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Feldspar - Bearing and meaning of minerals

Feldspar supports in this time of departure to change the perception of the environment and to look at the old also once under a different angle. The mental horizon is expanded, so that we can discover new things and develop perspectives. The desire for new knowledge and interest in life in all its diversity is strengthened.

Feldspar - what is it actually?

Feldspar refers to a group of rock-forming minerals that are very common throughout the world. In general, Feldspar is anhydrous alkali earth alkali aluminosilicate from the mineral class of framework silicates. The minerals of the Feldspar group can be distinguished mainly by their different contents of calcium (Ca), potassium (K) and sodium (Na). A first subdivision is thereby made into potassium feldspars and plagioclases.

The potassium feldspars are then classified according to crystal structure (monoclinic or triclinic) and formation temperature (high or low) into sanidine, orthoclase and microcline. The potassium feldspars include, for example, the Amazonite and Moonstone. Plagioclases are further subdivided on the basis of their calcium content into albite (0 - 10%), oligoclase (10 - 30%), andesine (30 - 50%), labradorite (50 - 70%), bytownite (70 - 90%), and anorthite (90 - 100%). Oligoclase includes, among others, sunstone (aventurine Feldspar). 

As therapy and gemstones, the mainly four representatives of the Feldspar group are important - with a click on the mineral name there is more information:


Mineralogical profile of Feldspar

Chemical Formula: potassium feldspar (KaISi3O8); sodium feldspar (NaAlSi3O8); calcium feldspar (CaAl2Si2O8)
Formation: primarily as a constituent  of almost all igneous rocks, but large crystals are exclusively pegmatic or hydrothermal in formation. Sometimes  Feldspar also appears in metamorphic rocks, but almost never in sediments, since it weathers easily
Color: colorless, white, gray, pink, yellow, brown, bluish, greenish, depending on the admixtures.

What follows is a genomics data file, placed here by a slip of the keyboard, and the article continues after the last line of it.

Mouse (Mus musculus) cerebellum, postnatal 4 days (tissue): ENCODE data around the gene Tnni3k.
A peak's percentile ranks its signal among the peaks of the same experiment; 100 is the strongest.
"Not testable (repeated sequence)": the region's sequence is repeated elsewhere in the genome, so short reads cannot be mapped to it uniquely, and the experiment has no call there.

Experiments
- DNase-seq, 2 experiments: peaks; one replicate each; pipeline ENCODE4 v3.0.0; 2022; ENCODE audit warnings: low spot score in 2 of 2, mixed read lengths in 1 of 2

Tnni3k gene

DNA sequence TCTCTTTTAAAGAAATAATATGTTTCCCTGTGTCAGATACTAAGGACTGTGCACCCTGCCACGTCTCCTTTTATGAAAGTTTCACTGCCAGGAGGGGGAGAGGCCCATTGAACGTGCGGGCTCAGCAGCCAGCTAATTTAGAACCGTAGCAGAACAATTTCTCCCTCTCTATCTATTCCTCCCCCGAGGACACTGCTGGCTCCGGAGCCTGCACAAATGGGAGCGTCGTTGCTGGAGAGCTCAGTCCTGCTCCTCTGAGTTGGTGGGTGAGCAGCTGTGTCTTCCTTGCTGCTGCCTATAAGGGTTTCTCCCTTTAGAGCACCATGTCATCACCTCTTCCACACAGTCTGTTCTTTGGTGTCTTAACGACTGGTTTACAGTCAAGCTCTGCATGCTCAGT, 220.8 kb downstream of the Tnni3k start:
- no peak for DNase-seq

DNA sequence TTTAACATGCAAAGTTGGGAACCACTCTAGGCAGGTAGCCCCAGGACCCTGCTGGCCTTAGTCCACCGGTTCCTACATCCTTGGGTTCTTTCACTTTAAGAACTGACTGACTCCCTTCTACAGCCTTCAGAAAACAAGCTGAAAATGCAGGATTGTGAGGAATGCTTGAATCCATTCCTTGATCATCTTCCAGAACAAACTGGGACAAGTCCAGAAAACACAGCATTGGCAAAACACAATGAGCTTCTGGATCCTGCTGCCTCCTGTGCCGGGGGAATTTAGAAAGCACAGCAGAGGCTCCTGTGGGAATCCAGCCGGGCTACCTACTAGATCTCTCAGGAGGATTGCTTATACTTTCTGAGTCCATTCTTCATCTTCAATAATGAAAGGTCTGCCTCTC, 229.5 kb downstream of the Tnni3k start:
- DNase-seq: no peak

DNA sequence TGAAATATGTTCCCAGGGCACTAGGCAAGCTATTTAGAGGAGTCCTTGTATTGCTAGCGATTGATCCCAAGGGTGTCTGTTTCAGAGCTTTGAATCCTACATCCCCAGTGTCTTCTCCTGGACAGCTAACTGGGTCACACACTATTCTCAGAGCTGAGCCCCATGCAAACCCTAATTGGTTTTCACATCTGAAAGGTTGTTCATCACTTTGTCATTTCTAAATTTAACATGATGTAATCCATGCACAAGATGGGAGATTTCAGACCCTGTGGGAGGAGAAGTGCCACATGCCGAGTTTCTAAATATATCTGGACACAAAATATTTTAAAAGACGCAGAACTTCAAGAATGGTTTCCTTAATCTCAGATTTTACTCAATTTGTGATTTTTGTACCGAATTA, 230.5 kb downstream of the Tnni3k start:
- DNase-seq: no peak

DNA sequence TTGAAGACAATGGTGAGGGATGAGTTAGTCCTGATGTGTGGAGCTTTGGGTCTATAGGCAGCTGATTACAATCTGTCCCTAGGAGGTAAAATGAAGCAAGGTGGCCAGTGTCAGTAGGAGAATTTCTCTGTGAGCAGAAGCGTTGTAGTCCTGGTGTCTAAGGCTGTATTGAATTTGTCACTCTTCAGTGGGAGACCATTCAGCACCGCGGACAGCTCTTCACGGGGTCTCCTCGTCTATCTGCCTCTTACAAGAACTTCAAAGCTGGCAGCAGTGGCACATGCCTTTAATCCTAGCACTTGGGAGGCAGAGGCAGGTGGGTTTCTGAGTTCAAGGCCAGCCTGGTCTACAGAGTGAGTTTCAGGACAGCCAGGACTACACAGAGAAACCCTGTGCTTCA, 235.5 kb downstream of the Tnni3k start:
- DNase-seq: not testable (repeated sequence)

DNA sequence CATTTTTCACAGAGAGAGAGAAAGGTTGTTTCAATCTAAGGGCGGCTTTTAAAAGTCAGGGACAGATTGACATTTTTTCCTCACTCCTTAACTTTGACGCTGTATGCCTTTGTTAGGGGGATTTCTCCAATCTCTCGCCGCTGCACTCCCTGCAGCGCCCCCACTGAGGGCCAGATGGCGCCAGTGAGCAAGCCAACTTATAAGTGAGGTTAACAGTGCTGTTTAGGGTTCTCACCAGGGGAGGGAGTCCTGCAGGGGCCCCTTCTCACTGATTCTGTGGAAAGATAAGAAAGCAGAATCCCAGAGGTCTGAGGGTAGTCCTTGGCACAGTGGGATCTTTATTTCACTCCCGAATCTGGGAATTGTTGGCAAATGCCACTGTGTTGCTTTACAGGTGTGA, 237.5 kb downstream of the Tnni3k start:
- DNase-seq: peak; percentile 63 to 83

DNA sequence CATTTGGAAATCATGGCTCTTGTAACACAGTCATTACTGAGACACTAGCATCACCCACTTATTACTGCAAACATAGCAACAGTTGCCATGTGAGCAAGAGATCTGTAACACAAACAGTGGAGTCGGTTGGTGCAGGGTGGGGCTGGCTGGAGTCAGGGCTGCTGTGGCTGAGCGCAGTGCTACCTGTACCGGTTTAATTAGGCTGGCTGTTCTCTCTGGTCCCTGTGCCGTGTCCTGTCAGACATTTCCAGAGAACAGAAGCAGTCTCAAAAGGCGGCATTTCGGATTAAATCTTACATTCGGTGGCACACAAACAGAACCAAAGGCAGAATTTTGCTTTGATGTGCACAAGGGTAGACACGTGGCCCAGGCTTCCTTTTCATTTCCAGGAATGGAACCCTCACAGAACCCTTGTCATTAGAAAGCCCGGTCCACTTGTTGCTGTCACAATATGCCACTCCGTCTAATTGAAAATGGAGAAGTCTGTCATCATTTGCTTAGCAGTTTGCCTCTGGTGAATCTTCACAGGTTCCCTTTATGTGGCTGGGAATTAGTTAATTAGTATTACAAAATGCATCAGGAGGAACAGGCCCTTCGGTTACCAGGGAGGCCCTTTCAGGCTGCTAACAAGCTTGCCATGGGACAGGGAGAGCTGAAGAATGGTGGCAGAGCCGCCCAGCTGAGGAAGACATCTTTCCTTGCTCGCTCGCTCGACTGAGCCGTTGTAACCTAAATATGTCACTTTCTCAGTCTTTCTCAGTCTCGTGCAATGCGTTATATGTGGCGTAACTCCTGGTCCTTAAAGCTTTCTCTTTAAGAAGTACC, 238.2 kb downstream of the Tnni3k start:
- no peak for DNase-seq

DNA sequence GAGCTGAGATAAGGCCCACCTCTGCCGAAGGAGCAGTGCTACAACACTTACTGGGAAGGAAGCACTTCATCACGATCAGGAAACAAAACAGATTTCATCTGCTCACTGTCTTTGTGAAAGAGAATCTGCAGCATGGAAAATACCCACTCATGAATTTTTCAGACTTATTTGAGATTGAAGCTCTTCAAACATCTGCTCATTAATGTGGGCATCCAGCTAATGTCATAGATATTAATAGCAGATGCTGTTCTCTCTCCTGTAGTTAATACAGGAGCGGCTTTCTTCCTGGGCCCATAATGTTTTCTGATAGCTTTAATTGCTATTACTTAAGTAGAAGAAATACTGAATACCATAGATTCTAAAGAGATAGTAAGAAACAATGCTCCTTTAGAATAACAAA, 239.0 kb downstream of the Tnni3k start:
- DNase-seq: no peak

Gloss, transparency: glassy luster, translucent to opaque
Moh hardness: 6 - 6.5
Crystal system: monoclinic (Orthoclase), triclinic (Plagioclase, Microcline)
Cleavibility: perfect, uneven fracture
Appearance: tabular, rarely thick-columned crystals, and massive or late aggregates



Origin of the name Feldspar

The name is composed of the words Feld (field) and spar. With the term "spar" miners have always referred to minerals and rocks that can be split well. Often this was already recognizable from the outside by visible fissures. recognizable from the outside. When striking with a hammer, fine flakes, the so-called "spades" then detached.

For the origin of the name Feldspar, there are several theories: On the one hand, it would be possible that the typical occurrence of Feldspar in quite geometric form, for example, in the Granite is the origin of the term. Another thesis derives the name from the fact that fragments of Feldspar are often found in fields and fields. Feldspar would therefore be, according to this theory, the "spar from the field".
In the German language, both the plural "Feldspäte" and "Feldspate" are in common use.

Feldspar localities

Feldspar is found all over the Earth, being a component of many rocks (60% of the Earth's crust)

Use of Feldspar

Feldspar serves as a raw material for the ceramics, enamel and glass industries. Adular and Albite form beautiful collector's specimens, but are not gemstones. In modern stone medicine, the representatives of feldspars, such as Amazonite, Labradorite, Moonstone and sunstone have their firm place.

Applications of Feldspar in gemstone healing

Common characteristics of the different Feldspar is the change of perception and perspective, so that the familiar is viewed in a new way. It broadens the mental horizon, brings new perspectives on life and improves mental flexibility.